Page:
STL container and stack frame size

Discussion in 'C++' started by itt ium, Aug 4, 2011.

  1. itt ium

    itt ium Guest

    Group,
    This might be a very obvious question but a simple google search did
    not reveal much. I am designing a software where different functions
    make local copies of vectors, map and hash map containing big size
    structures. I was concerned about following

    if the vector is of big size, making a local variable will occupy lot
    of stack space and may result in stack overflow.

    With map, it seems problem may not be likely since map is a binary
    search tree so only head pointer will be pushed to the stack.

    I am not able to visualize the local hash map variable with respect to
    stack frame.

    Please let me know your thoughts on it.

    thanks
    ittium
    itt ium, Aug 4, 2011
    #1
    1. Advertising

  2. On 04.08.2011 12:13, itt ium wrote:
    > Group,
    > This might be a very obvious question but a simple google search did
    > not reveal much. I am designing a software where different functions
    > make local copies of vectors, map and hash map containing big size
    > structures. I was concerned about following
    >
    > if the vector is of big size, making a local variable will occupy lot
    > of stack space and may result in stack overflow.


    No.

    But you are still into using lots of memory.


    > With map, it seems problem may not be likely since map is a binary
    > search tree so only head pointer will be pushed to the stack.


    It's the same with vector etc.



    > I am not able to visualize the local hash map variable with respect to
    > stack frame.
    >
    > Please let me know your thoughts on it.



    Cheers & hth.,

    - Alf
    Alf P. Steinbach, Aug 4, 2011
    #2
    1. Advertising

  3. itt ium <> wrote:
    > if the vector is of big size, making a local variable will occupy lot
    > of stack space and may result in stack overflow.


    Nope. There's a very simple way of seeing how much stack space an
    object takes, namely:

    void foo()
    {
    std::vector<int> v(10000);
    std::cout << "v is taking " << sizeof(v) << " bytes of stack space.\n";
    }

    Here it says "v is taking 12 bytes of stack space."

    The rest is allocated on the heap.
    Juha Nieminen, Aug 4, 2011
    #3
  4. itt ium

    ittium Guest

    On 04-08-2011 PM 07:51, Juha Nieminen wrote:
    > itt ium<> wrote:
    >> if the vector is of big size, making a local variable will occupy lot
    >> of stack space and may result in stack overflow.

    >
    > Nope. There's a very simple way of seeing how much stack space an
    > object takes, namely:
    >
    > void foo()
    > {
    > std::vector<int> v(10000);
    > std::cout<< "v is taking "<< sizeof(v)<< " bytes of stack space.\n";
    > }
    >
    > Here it says "v is taking 12 bytes of stack space."
    >
    > The rest is allocated on the heap.


    This means, we really do not have any situation, where we should define
    STL containers with pointers. Container with normal variables are
    sufficient for most of the cases.

    Ittium
    ittium, Aug 9, 2011
    #4
  5. itt ium

    Ian Collins Guest

    On 08/ 9/11 04:42 PM, ittium wrote:
    > On 04-08-2011 PM 07:51, Juha Nieminen wrote:
    >> itt ium<> wrote:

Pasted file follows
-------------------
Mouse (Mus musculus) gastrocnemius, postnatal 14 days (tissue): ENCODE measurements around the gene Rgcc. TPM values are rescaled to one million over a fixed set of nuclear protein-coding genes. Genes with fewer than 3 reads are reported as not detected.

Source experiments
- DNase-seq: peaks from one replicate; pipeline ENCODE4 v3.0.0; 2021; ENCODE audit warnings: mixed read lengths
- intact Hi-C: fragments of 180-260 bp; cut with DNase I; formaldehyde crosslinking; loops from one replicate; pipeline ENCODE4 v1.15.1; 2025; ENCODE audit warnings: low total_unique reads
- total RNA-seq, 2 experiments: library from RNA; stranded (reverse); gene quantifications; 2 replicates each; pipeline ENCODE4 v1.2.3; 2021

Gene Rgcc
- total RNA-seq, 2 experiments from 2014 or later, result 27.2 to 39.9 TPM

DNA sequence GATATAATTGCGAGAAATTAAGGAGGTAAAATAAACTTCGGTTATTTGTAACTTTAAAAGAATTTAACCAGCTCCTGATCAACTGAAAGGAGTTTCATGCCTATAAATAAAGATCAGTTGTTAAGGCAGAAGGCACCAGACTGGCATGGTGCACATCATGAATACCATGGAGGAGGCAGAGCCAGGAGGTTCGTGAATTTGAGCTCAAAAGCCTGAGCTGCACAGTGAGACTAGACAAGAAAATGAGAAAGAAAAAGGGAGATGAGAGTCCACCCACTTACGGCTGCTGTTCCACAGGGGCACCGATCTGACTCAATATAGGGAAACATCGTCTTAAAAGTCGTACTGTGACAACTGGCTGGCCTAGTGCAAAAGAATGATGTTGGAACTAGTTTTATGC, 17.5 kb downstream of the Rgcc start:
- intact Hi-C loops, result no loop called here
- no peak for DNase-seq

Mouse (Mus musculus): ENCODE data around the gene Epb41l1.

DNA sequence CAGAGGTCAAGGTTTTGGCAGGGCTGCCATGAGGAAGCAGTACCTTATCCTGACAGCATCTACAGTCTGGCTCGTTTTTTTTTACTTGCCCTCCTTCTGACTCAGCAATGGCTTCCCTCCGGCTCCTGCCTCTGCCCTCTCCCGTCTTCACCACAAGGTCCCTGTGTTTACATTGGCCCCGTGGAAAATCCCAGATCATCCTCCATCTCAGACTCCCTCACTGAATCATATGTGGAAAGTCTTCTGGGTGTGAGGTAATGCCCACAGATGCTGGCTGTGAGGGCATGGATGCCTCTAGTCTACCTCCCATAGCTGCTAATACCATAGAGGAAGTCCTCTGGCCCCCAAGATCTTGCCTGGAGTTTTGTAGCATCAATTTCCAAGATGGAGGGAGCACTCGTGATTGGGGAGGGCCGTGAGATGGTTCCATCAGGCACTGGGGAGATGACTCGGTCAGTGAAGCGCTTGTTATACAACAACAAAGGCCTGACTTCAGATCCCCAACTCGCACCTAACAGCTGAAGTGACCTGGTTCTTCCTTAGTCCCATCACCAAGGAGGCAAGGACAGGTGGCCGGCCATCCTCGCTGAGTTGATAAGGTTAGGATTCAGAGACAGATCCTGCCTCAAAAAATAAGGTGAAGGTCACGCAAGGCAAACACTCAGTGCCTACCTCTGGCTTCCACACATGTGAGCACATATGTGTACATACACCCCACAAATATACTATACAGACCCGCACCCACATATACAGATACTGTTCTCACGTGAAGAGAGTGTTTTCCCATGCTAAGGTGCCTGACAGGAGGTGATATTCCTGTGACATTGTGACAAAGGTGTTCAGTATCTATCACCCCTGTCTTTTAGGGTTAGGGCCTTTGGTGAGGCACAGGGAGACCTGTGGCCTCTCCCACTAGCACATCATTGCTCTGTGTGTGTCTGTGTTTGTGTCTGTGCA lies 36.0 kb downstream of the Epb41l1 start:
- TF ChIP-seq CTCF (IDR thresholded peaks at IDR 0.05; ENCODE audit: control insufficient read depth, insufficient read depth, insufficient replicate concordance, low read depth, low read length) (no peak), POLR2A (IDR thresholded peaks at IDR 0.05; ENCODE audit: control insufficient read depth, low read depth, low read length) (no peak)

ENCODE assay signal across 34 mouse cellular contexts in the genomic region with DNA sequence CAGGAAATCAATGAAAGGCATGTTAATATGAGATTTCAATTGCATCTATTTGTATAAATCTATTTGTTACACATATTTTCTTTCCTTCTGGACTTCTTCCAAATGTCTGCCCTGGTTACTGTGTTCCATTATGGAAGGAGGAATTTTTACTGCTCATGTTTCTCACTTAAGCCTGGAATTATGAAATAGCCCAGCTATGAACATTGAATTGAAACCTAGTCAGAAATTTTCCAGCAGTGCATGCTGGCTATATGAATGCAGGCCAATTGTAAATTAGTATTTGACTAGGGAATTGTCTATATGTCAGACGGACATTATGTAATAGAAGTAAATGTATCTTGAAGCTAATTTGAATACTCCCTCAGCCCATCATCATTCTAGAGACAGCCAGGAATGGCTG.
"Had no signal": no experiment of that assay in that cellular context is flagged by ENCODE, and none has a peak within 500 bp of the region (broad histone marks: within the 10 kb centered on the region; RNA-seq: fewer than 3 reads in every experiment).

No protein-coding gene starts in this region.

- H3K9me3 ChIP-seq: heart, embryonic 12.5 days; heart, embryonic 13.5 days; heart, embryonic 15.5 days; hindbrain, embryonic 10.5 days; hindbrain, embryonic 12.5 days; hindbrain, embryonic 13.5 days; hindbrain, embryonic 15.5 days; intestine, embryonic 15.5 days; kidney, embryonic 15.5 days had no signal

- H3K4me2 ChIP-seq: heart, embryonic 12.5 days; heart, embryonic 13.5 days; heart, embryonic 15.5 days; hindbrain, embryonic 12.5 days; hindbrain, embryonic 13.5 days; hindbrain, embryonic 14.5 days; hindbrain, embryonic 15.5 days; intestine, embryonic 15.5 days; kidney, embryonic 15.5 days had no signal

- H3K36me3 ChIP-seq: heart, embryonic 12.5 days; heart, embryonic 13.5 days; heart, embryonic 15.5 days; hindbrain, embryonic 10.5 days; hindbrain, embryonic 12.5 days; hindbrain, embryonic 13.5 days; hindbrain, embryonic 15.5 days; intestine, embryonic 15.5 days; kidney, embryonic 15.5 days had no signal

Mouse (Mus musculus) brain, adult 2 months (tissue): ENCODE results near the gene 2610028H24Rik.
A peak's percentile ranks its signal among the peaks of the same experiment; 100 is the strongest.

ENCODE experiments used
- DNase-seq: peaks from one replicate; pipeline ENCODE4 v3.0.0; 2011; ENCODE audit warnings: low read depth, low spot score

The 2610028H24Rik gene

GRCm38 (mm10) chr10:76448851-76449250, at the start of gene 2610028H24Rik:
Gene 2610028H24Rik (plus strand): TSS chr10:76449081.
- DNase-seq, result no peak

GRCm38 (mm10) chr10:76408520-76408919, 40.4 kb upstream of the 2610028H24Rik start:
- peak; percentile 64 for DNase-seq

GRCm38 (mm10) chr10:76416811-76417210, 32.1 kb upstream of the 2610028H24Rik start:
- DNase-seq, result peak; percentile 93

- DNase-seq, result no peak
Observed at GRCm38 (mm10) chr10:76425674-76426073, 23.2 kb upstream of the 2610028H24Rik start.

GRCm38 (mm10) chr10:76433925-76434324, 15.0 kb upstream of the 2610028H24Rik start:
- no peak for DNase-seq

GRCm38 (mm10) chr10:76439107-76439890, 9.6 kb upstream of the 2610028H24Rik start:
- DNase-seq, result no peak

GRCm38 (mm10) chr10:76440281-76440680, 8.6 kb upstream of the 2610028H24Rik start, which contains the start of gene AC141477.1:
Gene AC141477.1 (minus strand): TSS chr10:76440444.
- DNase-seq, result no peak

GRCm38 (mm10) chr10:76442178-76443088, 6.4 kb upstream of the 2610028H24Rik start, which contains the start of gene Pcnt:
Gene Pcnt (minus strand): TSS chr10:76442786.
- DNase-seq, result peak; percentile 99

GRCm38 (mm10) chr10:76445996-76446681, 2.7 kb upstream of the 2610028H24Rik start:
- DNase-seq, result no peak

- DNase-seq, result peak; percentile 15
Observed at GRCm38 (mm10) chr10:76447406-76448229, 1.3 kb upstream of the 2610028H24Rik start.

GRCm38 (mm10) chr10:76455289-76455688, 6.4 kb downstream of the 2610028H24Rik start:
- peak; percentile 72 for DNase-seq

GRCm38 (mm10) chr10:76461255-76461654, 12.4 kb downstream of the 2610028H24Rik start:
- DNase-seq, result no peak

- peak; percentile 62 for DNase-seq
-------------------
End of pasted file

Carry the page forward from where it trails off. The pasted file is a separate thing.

>>> if the vector is of big size, making a local variable will occupy lot
    >>> of stack space and may result in stack overflow.

    >>
    >> Nope. There's a very simple way of seeing how much stack space an
    >> object takes, namely:
    >>
    >> void foo()
    >> {
    >> std::vector<int> v(10000);
    >> std::cout<< "v is taking"<< sizeof(v)<< " bytes of stack space.\n";
    >> }
    >>
    >> Here it says "v is taking 12 bytes of stack space."
    >>
    >> The rest is allocated on the heap.

    >
    > This means, we really do not have any situation, where we should define
    > STL containers with pointers. Container with normal variables are
    > sufficient for most of the cases.


    Except where the object is "large", dynamically allocated, isn't
    copyable or you don't want to copy it...

    --
    Ian Collins
    Ian Collins, Aug 9, 2011
    #5
  6. itt ium

    Asger-P Guest

    Hi ittium

    On the: 09. of august-2011 At: 06:42 ittium wrote:

    >> Here it says "v is taking 12 bytes of stack space."
    >>
    >> The rest is allocated on the heap.

    >
    > This means, we really do not have any situation, where we should define
    > STL containers with pointers.


    Ooh, there is plenty of situations, for instance if do a lot of:
    sorting, inserting or deleting in the middle. And You still need
    the by Index acces of the vector.

    std::vector is quite slow though, for pinter only, having a pointer
    only vector template works a lot faster.


    Best regards
    Asger-P
    Asger-P, Aug 9, 2011
    #6
    1. Advertising

Want to reply to this thread or ask your own question?

It takes just 2 minutes to sign up (and it's free!). Just click the sign up button to choose a username and then you can ask your own questions on the forum.
Similar Threads
  1. Maitre Bart
    Replies:
    2
    Views:
    510
    Maitre Bart
    Feb 11, 2004
  2. Replies:
    4
    Views:
    780
    Daniel T.
    Feb 16, 2006
  3. wolverine
    Replies:
    2
    Views:
    437
    Marcus Kwok
    Jul 24, 2006
  4. Sven
    Replies:
    2
    Views:
    5,083
    tragomaskhalos
    Nov 30, 2007
  5. Surinder Singh
    Replies:
    1
    Views:
    1,175
    Richard Bos
    Dec 20, 2007
Loading...

Share This Page